Northwest Trail - Day Two: Rolling With The Punches

We continue with part two of the Northwest Trail story with guest blogger Hansi Johnson. Click here for part one. -Kid


I awoke to the pitter-patter of condensation on my forehead. As light and as packable as our sweet tent was, it was a "little" tight with two guys inside and drying gear. Because of that I was a little closer to the tent wall that I would have liked.

The weather was certainly changing as well. It was about 18F or so when we went to sleep at 10pm, now at 6am it was 22F. A warm-up was happening and that did not bode well for fatbiking off trail.

We scrambled out of bed, loaded up the bikes, kicked out the coals and rolled on towards Floodwood. Along our ride we passed some really old farms, many obviously dating back to the original "ditchbankers" I spoke of earlier.

To drive through Floodwood you would not think that much of it. To ride into it after a long day in the bush and it is like Mecca. There are gas stations, a bar, a hotel and even a grocery store. Even more important though is the Floodwood Bridgemans! I'm not sure how many Bridgemans do breakfast, but this one did and we owned the place!

The owner of the cafe was named Rick and he cooked our meal, which we devoured. Rick was really excited to see some cyclists and it was fun to hobnob with him. We also learned a bit of local history and that was even cooler.

Once we filled our bellies and restocked our bags we shoved off for the St. Louis River. What a scene change! Compared to the East Savanna River this was immense. In my planning I was a bit scared of this section of river as I have only basic knowledge of it and that was from some paddling trips. That fear was alleviated as we started pedaling down it.

Numerous snowmobiles had ripped down it in the past few days, and thankfully so, because the snow pack had warmed up to the point where it felt like we were riding through molasses. Slow is not descriptive enough of a word.
Once again I found myself daydreaming about history. At this location in the ride we were hitting the edge of what was once one of the most valuable pine forests in the world. Of course within 70 years it was all gone, clear-cut to the dirt.

On this same stretch of river we also passed close, if not over, the railroad track that literally sparked the insane fires of 1918 that almost burned Cloquet, Minnesota to the ground. Riding on the "Louie" felt remote even though US 2 was always a mile or less away from its banks to the south. To the north though, well there ain't much over on that side.

We witnessed lots of bird life including a huge flock of Cedar Waxwings that were bathing and drinking in an open pool on the river.

The two of us pushed on as long as we could, but the pace was agonizingly slow and we started to realize that we were going to have to bail once we hit Paupores Road. Although I hated to break off the route we had selected, we needed to get to Thomson that night in order to finish the tour on Sunday. So with heavy hearts, but happy legs, we opted for gravel. It speaks to the adaptability of the bike in the fact that we had that option. Had we been on skis, we would have been walking at that point, although we might also have been moving a LOT faster!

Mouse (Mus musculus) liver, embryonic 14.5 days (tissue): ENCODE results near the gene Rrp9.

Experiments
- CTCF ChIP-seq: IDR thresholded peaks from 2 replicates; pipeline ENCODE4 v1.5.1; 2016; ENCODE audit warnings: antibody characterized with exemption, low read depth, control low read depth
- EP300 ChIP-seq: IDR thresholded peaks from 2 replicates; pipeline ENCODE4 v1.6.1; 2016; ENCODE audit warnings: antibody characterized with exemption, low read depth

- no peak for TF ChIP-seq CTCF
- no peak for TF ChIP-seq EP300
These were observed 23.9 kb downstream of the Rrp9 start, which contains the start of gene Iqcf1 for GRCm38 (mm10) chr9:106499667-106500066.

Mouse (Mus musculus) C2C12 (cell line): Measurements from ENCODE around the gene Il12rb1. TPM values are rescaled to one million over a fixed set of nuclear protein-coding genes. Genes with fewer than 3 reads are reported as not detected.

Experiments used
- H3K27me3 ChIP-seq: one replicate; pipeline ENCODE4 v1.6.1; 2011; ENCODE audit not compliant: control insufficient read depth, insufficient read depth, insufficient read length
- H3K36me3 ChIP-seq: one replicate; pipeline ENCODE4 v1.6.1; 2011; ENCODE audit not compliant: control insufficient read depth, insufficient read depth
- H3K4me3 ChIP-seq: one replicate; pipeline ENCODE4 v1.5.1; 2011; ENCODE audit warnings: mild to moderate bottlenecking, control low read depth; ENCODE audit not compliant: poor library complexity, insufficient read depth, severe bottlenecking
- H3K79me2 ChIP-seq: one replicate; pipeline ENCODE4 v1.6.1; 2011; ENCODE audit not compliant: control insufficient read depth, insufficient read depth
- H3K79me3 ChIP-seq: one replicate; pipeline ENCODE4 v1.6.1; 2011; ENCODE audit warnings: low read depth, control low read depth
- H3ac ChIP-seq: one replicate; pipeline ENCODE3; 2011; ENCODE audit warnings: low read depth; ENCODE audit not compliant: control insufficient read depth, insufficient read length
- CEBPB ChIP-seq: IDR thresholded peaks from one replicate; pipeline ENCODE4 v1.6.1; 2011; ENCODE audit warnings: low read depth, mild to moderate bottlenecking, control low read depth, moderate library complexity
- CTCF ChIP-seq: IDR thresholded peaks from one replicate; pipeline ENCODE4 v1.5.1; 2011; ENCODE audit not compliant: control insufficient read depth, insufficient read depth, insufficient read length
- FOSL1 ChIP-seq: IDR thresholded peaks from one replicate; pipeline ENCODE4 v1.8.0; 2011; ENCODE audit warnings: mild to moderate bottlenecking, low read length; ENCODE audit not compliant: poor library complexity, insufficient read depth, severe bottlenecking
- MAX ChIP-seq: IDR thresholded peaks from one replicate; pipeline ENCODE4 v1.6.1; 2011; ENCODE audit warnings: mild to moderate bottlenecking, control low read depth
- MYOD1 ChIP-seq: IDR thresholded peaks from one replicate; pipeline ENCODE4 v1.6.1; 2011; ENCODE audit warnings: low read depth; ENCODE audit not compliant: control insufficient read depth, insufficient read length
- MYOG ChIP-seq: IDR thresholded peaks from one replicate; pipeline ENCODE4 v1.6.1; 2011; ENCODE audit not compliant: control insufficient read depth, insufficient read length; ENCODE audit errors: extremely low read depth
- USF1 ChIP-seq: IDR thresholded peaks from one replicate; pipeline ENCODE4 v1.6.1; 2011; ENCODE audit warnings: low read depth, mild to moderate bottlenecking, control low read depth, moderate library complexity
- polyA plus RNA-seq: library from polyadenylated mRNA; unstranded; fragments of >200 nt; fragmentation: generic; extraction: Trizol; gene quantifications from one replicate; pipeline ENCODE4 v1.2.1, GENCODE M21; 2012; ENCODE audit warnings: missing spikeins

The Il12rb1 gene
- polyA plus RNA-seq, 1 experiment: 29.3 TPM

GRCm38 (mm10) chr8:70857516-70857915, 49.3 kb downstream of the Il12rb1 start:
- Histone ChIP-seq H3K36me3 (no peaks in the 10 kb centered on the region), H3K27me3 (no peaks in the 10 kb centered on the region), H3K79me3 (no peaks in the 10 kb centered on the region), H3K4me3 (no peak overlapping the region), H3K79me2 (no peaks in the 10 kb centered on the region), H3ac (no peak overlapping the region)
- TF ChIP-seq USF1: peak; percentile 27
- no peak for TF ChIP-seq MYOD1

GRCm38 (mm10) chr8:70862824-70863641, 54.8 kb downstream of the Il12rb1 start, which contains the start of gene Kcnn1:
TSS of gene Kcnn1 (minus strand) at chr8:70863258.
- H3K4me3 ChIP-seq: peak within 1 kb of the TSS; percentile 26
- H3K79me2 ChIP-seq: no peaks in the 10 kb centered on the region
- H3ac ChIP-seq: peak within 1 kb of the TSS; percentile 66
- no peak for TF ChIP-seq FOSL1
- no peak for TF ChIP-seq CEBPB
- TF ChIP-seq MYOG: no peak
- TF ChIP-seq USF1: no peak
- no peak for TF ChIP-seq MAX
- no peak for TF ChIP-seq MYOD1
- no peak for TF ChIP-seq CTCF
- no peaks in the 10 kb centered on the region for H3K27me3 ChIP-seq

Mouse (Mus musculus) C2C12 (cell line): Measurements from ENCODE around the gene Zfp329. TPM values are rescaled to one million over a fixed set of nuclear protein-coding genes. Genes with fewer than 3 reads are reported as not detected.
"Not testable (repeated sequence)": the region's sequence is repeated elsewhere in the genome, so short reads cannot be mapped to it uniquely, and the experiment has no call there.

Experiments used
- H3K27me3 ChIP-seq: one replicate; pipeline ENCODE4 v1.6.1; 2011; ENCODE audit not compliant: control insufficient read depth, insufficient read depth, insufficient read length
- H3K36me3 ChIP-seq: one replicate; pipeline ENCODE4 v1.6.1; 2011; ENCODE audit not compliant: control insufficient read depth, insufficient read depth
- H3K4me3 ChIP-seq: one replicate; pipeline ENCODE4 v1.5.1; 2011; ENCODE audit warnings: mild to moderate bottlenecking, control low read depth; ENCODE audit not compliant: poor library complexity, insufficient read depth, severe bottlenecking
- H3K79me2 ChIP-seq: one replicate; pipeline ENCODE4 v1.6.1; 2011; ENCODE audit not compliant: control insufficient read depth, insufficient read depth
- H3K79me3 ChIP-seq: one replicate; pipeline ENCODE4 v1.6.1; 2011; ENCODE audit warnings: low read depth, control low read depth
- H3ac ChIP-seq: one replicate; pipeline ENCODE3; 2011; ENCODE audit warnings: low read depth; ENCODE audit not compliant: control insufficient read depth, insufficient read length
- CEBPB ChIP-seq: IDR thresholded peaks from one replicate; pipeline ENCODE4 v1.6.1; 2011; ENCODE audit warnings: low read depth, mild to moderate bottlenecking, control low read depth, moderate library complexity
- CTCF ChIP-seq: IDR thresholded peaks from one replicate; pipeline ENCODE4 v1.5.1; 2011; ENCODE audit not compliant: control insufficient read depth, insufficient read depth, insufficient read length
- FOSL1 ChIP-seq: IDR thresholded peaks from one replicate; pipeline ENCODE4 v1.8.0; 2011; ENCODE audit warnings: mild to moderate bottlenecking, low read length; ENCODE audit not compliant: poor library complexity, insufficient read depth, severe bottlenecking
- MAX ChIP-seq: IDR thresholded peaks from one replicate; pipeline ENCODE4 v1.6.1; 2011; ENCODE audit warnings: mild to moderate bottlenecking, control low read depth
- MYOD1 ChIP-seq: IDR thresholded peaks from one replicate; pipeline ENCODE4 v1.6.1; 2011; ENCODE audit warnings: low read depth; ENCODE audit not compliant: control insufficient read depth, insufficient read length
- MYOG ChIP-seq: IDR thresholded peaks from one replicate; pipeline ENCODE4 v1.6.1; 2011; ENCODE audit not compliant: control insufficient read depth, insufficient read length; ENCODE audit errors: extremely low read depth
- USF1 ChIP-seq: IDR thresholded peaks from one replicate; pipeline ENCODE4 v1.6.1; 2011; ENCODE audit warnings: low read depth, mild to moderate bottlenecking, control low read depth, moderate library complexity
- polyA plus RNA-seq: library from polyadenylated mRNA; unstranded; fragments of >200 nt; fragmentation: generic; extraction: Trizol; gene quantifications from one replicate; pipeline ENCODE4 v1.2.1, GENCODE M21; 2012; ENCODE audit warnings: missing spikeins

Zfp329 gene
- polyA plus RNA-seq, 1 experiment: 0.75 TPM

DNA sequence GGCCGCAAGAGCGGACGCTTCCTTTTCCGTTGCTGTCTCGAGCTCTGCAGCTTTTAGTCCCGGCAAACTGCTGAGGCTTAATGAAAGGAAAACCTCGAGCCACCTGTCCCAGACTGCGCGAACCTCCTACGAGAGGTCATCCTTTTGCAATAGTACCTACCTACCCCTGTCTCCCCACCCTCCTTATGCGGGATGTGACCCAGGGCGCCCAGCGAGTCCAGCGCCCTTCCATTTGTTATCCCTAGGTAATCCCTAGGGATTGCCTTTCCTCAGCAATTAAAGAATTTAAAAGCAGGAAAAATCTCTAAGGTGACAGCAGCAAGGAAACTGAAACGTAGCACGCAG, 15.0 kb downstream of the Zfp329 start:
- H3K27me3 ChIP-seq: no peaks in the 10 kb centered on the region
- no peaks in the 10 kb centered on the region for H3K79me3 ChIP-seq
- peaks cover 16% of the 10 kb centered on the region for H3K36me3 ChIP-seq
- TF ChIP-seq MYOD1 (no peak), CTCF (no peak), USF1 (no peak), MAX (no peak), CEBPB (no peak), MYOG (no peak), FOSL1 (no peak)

Riding the road was actually an interesting break. We had pumped up our tires, so we felt like we were rolling effortlessly after a day and half of breaking trail. The roads had zero traffic so we rode side by side and talked BS the whole time. There were many spots to get back on the river and we kept probing to see if the riding had improved at all. In most cases it had not.

We did try however, and knocked off a few more river miles. Overall though, we left some future sections on the table for the next attempt.

As we neared Cloquet darkness started to gather and the winds were really picking up. We had assumed we'd be getting pounded by snow all afternoon, but somehow it had held off longer than expected. The storm had other plans for us.

A few miles north of Cloquet we found that the riding on the St. Louis was doable again. So we hopped on the ice and decided to roll into town via the water. It was a trudge. Those few miles took about an hour and half and we were starting to hit the wall. By the time we made it into Cloquet, it was officially dark. We plugged in our lights and worked the backroads to my home in Thomson.

This was our hood. Eric had grown up in Esko and of course I currently reside here, so we covered this ground quickly. In my official trip plan we were to hit the Dalles of the St. Louis. However in the dark and with the deep snowpack we skipped it.

In reality the Northwest Trail portage skips this section of river as well. From Cloquet, in fact, it was overland all the way to Fond Du Lac so we actually did this section in good form. This part of the route however is by far our favorite section and we have ridden it, many, many times so it was a real bummer to have to skip it. Again, more fodder for the next attempt!

Landing at home was a treat in itself. We had beds, food, and a great nights rest. Another huge perk of a "Stay Venture"!

Just before bed I read the weather report in the paper. It did not seem as bad as they predicted so we relaxed a bit. The ride in on Sunday would be a cake walk, victory lap for sure!

The restless demons from the previous night did not return, we slept deeply, and maybe even a little late.


Will Hansi and Eric make it to Lake Superior? Find out Friday.

This post filed under topics: Bikepacking Explore Fatbike Guest Blogger Mukluk Snow Biking Touring

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